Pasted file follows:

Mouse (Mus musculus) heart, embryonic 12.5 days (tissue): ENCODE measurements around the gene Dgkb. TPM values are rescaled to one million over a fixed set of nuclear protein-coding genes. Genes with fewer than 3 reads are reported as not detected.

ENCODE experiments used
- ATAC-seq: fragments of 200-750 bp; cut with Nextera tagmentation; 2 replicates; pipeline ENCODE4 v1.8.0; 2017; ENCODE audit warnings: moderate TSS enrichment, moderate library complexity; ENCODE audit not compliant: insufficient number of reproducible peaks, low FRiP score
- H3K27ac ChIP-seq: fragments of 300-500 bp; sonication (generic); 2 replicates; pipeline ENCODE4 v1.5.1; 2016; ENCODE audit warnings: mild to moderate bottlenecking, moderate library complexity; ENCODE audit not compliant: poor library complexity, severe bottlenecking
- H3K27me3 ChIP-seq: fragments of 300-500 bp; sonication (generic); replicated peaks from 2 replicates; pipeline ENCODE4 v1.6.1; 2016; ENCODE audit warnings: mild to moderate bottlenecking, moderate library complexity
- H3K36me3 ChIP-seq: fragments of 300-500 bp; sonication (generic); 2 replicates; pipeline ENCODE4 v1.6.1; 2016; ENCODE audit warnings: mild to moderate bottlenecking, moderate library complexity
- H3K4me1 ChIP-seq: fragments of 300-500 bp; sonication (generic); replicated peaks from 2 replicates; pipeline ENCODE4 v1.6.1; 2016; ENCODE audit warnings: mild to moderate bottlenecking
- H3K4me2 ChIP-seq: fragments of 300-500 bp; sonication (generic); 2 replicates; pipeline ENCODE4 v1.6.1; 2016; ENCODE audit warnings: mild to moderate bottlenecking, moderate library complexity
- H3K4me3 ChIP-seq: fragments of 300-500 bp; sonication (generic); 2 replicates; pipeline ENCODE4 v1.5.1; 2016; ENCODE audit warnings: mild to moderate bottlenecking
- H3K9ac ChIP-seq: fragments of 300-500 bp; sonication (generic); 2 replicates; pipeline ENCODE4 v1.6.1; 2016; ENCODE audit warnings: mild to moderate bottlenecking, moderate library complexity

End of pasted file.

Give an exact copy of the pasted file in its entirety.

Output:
Mouse (Mus musculus) heart, embryonic 12.5 days (tissue): ENCODE measurements around the gene Dgkb. TPM values are rescaled to one million over a fixed set of nuclear protein-coding genes. Genes with fewer than 3 reads are reported as not detected.

ENCODE experiments used
- ATAC-seq: fragments of 200-750 bp; cut with Nextera tagmentation; 2 replicates; pipeline ENCODE4 v1.8.0; 2017; ENCODE audit warnings: moderate TSS enrichment, moderate library complexity; ENCODE audit not compliant: insufficient number of reproducible peaks, low FRiP score
- H3K27ac ChIP-seq: fragments of 300-500 bp; sonication (generic); 2 replicates; pipeline ENCODE4 v1.5.1; 2016; ENCODE audit warnings: mild to moderate bottlenecking, moderate library complexity; ENCODE audit not compliant: poor library complexity, severe bottlenecking
- H3K27me3 ChIP-seq: fragments of 300-500 bp; sonication (generic); replicated peaks from 2 replicates; pipeline ENCODE4 v1.6.1; 2016; ENCODE audit warnings: mild to moderate bottlenecking, moderate library complexity
- H3K36me3 ChIP-seq: fragments of 300-500 bp; sonication (generic); 2 replicates; pipeline ENCODE4 v1.6.1; 2016; ENCODE audit warnings: mild to moderate bottlenecking, moderate library complexity
- H3K4me1 ChIP-seq: fragments of 300-500 bp; sonication (generic); replicated peaks from 2 replicates; pipeline ENCODE4 v1.6.1; 2016; ENCODE audit warnings: mild to moderate bottlenecking
- H3K4me2 ChIP-seq: fragments of 300-500 bp; sonication (generic); 2 replicates; pipeline ENCODE4 v1.6.1; 2016; ENCODE audit warnings: mild to moderate bottlenecking, moderate library complexity
- H3K4me3 ChIP-seq: fragments of 300-500 bp; sonication (generic); 2 replicates; pipeline ENCODE4 v1.5.1; 2016; ENCODE audit warnings: mild to moderate bottlenecking
- H3K9ac ChIP-seq: fragments of 300-500 bp; sonication (generic); 2 replicates; pipeline ENCODE4 v1.6.1; 2016; ENCODE audit warnings: mild to moderate bottlenecking, moderate library complexity